As the name suggests, this resource is an introductory grammar that simply gets you to basic reading proficiency. Keeping with its function, the writing system used in this grammar will NOT resemble anything you will actually see in texts. The consonants are from one tradition (Estrangelo) while the vowel system is from another (Western).
An English translation (1904) of the 2nd German edition (1898), Reprinted by Eisenbrauns (2001).
Theodor Nöldeke's work may be regarded as the standard in the field, similar to what Gesenius' work is for Hebrew.
While students are encouraged to consult the original, Crichton's laborious work offers two advantages: (1) Rubrics are placed in the margin at the beginning of each section for ease of reference, and (2) Crichton undertook the task of compiling the scripture examples into an index that has been sorely lacking in the original.
The original German edition was published in 1880. A second German edition was published in 1898. The blue-volume cover on course reserve is the first edition. The second edition is available online at archives.org
Call Number: ATLA fiche 1986-2981 (Microfilm)
The link takes you to an online version
Duval's work often takes its place next to Nöldeke's and in many ways is more expansive. Even though Duval became a Semitic scholar later in life, he released his grammar only one year after Nöldeke. Unique features include: (1) A list of native grammatical term used by the Syrians, (2) Duval is more comparative in terms of engagement with other Semitic Languages, (3) Duval interacts with more secondary literature, and finally (4) the student may find the sizable list of paradigms at the beginning of the work useful.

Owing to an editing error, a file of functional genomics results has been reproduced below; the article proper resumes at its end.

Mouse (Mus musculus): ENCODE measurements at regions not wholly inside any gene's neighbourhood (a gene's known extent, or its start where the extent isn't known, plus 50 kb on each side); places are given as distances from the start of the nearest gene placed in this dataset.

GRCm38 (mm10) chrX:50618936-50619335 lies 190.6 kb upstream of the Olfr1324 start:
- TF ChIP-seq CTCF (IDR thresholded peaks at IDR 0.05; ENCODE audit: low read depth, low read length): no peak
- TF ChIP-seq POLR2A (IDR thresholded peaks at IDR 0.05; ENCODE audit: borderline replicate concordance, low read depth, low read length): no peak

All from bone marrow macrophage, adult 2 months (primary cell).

Brockelmann's work is also regarded as a standard. It exists in two edition, the latest one published in 1905. It has undergone, however, many revisions and no English translation currently exists.
Its most salient feature is the extensive Chrestomathy at the end of the work. In connection with this, Goshen-Gottstein has published a valuable glossary with Brockelmann's passages in mind (A Syriac-English glossary with Etymological Notes; call number: PJ5491 .G6 1970). Especially helpful in Gottstein's volume are the comparative-Semitic glosses beside each Syriac entry.
Louis Costaz was a Lebanese Jesuit scholar. His grammar is in French and no English translation currently exists. Especially helpful are the distinctions between the "levels" of information. Basic grammatical principles are marked with double vertical lines alongside the section. Intermediate principles are in large print, and advanced principles are in small print. These delineations, along with its manageable size, render this work appropriate for all levels.